It has been recently proposed that the two emerging hallmarks of cancer, namely altered glucose metabolism and immune evasion, may in fact be fundamentally linked. This connection comes from up-regulation of glycolysis by tumor cells, which can lead to active competition for resources in the tumor microenvironment between tumor and immune cells. Here it is further proposed that cancer stem cells (CSCs) can circumvent the anti-tumor immune response by creating a "protective shield" of non-stem cancer cells around them. This shield can protect the CSCs both by creating a physical barrier between them and cytotoxic lymphocytes (CTLs), and by promoting competition for the common resources, such as glucose, between non-stem cancer cells and CTLs. The implications of this hypothesis are investigated using an agent-based model, leading to a prediction that relative CSC to non-CSC ratio will vary depending on the strength of the host immune response. A discussion of possible therapeutic approaches concludes the paper, suggesting that a chemotherapeutic regimen consisting of regular pulsed doses, i.e., metronomic chemotherapy, would yield the best clinical outcome by removing the "protective shield" and thus allowing CTLs to most effectively reach and eliminate CSCs.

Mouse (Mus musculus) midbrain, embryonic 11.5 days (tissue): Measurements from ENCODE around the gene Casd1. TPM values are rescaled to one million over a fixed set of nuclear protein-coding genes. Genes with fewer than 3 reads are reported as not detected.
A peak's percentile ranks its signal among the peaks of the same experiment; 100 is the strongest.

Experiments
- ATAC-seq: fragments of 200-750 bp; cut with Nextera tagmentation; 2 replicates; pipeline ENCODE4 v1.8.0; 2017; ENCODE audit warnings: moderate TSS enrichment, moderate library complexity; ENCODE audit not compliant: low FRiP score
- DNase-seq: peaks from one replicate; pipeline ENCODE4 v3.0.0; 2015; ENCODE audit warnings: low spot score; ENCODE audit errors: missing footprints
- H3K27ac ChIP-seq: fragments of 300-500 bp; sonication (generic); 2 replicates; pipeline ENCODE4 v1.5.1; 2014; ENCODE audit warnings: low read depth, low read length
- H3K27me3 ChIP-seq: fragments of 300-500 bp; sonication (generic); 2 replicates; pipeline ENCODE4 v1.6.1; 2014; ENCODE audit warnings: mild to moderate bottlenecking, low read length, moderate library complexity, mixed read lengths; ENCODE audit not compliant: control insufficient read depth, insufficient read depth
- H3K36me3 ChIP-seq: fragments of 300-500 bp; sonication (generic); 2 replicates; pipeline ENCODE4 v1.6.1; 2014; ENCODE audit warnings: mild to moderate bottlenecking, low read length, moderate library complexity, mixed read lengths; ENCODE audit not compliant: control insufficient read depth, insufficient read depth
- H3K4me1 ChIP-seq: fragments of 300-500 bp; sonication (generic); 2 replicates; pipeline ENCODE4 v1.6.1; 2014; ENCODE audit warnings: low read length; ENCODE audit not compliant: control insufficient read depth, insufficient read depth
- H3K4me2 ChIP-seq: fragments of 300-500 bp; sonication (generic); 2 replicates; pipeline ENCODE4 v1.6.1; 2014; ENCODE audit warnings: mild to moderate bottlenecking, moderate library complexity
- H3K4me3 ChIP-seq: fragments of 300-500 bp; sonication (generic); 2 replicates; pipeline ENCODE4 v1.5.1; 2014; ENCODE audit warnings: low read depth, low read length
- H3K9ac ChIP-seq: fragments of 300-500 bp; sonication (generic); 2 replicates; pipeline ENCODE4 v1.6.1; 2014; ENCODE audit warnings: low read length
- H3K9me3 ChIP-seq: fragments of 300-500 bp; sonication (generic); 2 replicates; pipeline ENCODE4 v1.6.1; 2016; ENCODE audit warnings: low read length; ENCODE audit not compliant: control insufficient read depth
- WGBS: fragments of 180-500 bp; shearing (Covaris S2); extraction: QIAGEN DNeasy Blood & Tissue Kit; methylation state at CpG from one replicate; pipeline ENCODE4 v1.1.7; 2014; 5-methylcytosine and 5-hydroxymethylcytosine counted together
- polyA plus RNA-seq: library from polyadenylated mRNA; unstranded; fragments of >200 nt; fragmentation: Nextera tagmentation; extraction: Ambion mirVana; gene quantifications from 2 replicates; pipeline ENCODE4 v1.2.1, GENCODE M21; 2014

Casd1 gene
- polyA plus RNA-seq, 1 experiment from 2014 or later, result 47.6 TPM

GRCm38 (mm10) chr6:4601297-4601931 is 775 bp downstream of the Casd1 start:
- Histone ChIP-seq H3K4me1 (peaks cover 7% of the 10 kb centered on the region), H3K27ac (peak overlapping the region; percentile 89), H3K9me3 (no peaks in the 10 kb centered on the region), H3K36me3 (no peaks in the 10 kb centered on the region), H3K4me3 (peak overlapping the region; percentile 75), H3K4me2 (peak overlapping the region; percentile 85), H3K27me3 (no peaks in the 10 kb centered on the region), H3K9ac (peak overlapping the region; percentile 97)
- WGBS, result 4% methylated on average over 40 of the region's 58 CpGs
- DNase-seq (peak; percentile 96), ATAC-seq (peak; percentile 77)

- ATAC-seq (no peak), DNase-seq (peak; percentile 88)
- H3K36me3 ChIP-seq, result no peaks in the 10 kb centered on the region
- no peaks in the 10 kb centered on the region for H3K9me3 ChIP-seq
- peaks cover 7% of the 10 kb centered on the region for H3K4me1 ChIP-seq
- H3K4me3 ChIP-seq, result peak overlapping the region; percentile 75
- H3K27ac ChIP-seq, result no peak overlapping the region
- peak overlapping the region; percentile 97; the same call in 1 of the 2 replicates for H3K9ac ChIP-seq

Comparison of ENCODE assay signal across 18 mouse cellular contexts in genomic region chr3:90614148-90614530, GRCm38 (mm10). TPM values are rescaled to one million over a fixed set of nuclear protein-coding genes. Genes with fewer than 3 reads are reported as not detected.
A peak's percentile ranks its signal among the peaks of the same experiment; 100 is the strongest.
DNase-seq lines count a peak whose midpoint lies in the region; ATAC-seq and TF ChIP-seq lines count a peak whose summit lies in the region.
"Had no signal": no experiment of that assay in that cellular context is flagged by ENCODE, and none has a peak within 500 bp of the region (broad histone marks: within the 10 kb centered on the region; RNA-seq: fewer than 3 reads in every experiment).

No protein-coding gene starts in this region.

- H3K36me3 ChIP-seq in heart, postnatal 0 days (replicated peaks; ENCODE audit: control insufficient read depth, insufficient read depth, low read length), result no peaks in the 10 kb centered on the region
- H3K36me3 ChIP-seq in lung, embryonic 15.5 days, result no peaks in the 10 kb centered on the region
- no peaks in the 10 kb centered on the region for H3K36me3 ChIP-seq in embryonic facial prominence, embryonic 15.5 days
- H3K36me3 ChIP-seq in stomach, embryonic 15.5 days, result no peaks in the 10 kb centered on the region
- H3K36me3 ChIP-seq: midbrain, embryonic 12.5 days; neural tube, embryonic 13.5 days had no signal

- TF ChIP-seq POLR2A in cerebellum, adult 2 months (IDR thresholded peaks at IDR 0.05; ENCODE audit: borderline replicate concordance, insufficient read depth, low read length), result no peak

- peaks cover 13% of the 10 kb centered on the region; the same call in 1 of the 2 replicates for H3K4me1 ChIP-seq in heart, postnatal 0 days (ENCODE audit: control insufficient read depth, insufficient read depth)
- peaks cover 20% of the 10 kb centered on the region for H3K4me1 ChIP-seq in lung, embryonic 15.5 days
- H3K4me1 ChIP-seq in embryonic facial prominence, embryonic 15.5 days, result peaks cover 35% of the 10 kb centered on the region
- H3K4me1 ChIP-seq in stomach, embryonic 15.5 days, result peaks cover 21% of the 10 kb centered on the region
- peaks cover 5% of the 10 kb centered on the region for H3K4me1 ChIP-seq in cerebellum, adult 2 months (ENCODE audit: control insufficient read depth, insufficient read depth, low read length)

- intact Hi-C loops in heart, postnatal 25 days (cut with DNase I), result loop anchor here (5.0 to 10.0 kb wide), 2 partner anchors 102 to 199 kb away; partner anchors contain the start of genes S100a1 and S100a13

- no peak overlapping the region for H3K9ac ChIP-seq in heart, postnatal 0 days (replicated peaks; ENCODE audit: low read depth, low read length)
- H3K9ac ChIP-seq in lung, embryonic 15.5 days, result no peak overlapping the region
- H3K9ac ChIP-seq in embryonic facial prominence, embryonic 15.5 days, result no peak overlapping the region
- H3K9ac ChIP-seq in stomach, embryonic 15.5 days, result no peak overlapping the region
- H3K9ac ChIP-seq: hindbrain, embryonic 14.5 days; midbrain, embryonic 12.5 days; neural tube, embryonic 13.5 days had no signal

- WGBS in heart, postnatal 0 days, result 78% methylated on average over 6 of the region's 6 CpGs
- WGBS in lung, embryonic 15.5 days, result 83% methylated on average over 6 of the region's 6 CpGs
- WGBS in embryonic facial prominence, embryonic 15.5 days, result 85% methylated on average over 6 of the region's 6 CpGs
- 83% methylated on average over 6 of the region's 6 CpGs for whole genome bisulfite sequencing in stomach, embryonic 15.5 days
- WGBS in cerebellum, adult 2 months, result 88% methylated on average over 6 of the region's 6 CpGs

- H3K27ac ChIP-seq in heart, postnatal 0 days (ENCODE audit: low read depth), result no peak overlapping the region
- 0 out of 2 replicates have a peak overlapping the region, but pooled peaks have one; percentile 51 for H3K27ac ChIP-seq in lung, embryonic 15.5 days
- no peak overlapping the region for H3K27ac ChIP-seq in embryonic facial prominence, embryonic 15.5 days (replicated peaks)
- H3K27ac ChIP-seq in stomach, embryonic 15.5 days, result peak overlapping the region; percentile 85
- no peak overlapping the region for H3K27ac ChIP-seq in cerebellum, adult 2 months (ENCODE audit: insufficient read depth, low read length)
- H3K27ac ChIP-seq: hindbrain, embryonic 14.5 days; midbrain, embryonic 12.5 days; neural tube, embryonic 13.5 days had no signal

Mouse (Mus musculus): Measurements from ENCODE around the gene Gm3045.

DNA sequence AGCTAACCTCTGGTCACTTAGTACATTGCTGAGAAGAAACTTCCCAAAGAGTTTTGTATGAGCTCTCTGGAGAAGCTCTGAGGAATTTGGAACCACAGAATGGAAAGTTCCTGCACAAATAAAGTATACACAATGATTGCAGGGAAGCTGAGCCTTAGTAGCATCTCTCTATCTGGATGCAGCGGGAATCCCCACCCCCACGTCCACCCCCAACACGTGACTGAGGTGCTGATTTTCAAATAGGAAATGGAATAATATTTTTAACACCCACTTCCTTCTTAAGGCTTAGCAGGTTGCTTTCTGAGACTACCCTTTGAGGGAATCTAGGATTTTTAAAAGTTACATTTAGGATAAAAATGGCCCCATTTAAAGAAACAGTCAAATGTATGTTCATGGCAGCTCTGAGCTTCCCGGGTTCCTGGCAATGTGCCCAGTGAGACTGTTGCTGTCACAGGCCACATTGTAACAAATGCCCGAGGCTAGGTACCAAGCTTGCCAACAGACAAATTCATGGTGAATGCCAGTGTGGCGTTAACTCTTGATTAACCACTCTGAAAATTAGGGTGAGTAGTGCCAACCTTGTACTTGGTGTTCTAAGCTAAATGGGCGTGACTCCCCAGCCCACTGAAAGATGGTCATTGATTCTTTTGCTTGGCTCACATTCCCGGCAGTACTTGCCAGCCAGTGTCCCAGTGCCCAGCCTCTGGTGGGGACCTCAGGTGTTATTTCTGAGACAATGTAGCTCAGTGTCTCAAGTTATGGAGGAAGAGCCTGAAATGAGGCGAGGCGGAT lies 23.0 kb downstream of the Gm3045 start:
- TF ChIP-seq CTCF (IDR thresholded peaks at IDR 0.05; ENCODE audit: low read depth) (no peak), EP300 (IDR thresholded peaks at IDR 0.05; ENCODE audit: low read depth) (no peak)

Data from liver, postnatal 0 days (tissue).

Kareva, I. (2015). Immune evasion through competitive inhibition: The shielding effect of cancer non-stem cells. Journal of Theoretical Biology, 364, 40–48. https://doi.org/10.1016/j.jtbi.2014.08.035